Determine the authorization your app needs to access location data.
- Core Location
The authorization status that your app has determines if and when it receives location events. There are two types of authorization your app can request:
- When In Use
Your app can use all location services and receive events while the app is in use.
Your app can use all location services and receive events even if the user is not aware that your app is running. If your app isn’t running, the system launches your app and delivers the event.
In general, iOS apps are considered in use when they're in the foreground or running in the background with the background location usage indicator enabled.
Prefer When In Use Authorization
Whenever possible, request only When In Use authorization. This mode has powerful features, allowing your app to:
Access all available location services while the user is using the app. If the user stops using your app, any outstanding requests suspend until the user resumes using your app.
Continue to get location updates even after your app enters the background, if you’ve enabled background location updates in your Xcode project. See Handling Location Events in the Background for more information.
Use location notification triggers to launch. If your app can rely on your user’s interaction, set up a
UNLocationto notify users when they enter a relevant region. When users click through the notification the system launches the app, making it eligible to receive the location event. This method requires only When In Use authorization, and lets users to decide at a relevant moment whether to share their location with your app.
Location services are available to apps with
CLAuthorization only while the app is “in use”. On all platforms that support When In Use authorization, an app is considered in use:
When the app runs in the foreground.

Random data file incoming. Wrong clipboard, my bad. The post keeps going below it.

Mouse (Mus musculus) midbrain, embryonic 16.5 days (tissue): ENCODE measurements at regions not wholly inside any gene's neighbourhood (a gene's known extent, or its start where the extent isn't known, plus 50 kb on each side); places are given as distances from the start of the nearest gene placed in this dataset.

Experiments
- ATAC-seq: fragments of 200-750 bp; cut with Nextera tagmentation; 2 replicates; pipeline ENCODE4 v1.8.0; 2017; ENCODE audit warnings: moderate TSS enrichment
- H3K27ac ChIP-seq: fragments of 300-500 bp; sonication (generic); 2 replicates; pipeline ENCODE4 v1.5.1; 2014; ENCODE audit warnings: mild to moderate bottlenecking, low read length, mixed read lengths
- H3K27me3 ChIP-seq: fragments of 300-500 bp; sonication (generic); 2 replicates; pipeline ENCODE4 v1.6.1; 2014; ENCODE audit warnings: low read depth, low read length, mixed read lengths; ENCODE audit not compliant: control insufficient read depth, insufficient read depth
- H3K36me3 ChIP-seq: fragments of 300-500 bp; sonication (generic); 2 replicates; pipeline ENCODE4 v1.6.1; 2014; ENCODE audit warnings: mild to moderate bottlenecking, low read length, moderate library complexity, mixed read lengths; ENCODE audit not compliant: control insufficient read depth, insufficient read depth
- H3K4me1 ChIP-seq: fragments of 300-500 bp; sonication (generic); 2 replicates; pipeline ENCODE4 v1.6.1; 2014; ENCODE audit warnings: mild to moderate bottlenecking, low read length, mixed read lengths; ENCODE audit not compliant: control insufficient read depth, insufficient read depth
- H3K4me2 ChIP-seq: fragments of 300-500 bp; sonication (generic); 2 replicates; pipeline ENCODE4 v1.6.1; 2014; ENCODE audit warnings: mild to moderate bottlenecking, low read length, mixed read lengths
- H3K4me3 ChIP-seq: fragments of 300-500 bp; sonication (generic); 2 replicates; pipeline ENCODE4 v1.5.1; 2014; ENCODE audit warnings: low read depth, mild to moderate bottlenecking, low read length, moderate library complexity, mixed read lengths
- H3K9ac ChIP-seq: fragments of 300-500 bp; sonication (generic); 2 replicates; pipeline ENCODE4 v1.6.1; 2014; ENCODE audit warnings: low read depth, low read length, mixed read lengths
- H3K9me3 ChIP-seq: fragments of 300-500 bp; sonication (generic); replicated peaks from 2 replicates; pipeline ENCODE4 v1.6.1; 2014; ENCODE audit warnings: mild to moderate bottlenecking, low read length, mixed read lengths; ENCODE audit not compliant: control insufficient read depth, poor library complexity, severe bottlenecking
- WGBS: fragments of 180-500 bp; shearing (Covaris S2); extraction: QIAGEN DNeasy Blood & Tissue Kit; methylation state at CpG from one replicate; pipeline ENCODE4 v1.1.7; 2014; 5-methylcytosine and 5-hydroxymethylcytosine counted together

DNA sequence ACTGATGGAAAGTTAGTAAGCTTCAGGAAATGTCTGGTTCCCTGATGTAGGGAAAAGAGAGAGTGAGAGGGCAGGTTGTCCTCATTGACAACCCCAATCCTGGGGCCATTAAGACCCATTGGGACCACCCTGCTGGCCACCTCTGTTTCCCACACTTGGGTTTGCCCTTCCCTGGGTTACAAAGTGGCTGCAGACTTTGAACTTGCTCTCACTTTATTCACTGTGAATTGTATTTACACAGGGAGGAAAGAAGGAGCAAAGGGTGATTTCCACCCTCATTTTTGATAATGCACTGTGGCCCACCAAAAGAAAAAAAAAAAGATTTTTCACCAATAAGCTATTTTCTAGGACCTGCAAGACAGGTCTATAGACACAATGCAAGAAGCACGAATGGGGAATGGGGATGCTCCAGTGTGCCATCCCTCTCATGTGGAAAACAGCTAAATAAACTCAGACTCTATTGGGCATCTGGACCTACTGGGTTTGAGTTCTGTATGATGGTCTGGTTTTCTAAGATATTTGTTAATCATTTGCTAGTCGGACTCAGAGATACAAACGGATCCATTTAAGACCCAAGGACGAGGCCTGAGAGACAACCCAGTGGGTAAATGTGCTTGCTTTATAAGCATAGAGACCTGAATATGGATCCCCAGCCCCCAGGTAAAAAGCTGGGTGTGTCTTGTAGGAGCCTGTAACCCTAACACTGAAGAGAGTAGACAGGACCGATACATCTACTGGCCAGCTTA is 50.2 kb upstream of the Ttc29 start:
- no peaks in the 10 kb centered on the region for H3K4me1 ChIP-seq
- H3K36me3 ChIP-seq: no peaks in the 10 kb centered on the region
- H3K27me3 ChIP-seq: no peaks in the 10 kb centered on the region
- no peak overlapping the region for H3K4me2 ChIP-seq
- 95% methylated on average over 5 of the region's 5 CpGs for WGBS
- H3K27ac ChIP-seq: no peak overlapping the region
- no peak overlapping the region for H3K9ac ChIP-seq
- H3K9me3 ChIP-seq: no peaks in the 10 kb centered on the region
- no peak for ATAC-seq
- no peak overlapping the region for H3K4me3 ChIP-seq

In the few seconds after an app leaves the foreground, a short grace period for your app to finish any current location tasks the user initiated.
When the app shows the background location usage indicator (
shows). On iOS, the indicator is a blue bar or pill at the top of the screen; on watchOS it’s a small icon.
Background Location Indicator
For watchOS, the system always considers a complication on the current watch face to be in use. However, while the complication can receive location updates, you request authorization prompts from the main watch app. On watchOS there’s no way to opt out of showing the background location usage indicator.
Ask for Always Authorization
Your app might require Always authorization in some situations where users can’t or don’t want to engage with your app every time you need location information. You may need to ask for Always authorization if:
Your app performs automated tasks during which a prompt might be inconvenient or undesirable. For example, if your app triggers automatic actions when the user enters a location, such as turning on the lights, your app may require Always authorization.
Your app records numerous locations throughout the day, such as for a diary app. The user may prefer to allow Always authorization so your app can record locations even when it’s not in use, and without prompting the user.
Keep in mind that asking for authorization doesn’t guarantee your app will receive it. If you request Always authorization, the user has the option of granting your app When In Use authorization instead. You must always be prepared to run with When In Use authorization.
While all platforms support When In Use authorization, the availability and functionality of Always authorization varies, as follows:
Only supports When In Use authorization
Typically, apps only need When In Use authorization. The watch face context is effectively always in use; if you’re developing a complication, your app likely needs only When In Use authorization. Core location API doesn’t provide launching behavior for watchOS.
Core Location automatically prompts the user for permission when you start any location service; you don’t have to request authorization. Users can either allow or deny authorization. When In Use and Always authorizations are functionally equivalent.
- Mac Catalyst
Your UIKit code can and should request the authorization that makes sense on iOS; the same choice will work when the app runs on the Mac. When In Use and Always authorizations are functionally equivalent on the Mac.
Supports When In Use and Always authorization.
Request Authorization for Apps Running in iOS 12 and Earlier
Apps compiled with iOS 13 or later SDKs but running in iOS 12 or earlier will exhibit behavior consistent with iOS 12 for When In Use authorization. Specifically, in iOS 12 or earlier, some location services are only available to apps with Always authorization, as shown in Table 1.
When In Use
Standard location service
Significant-change location service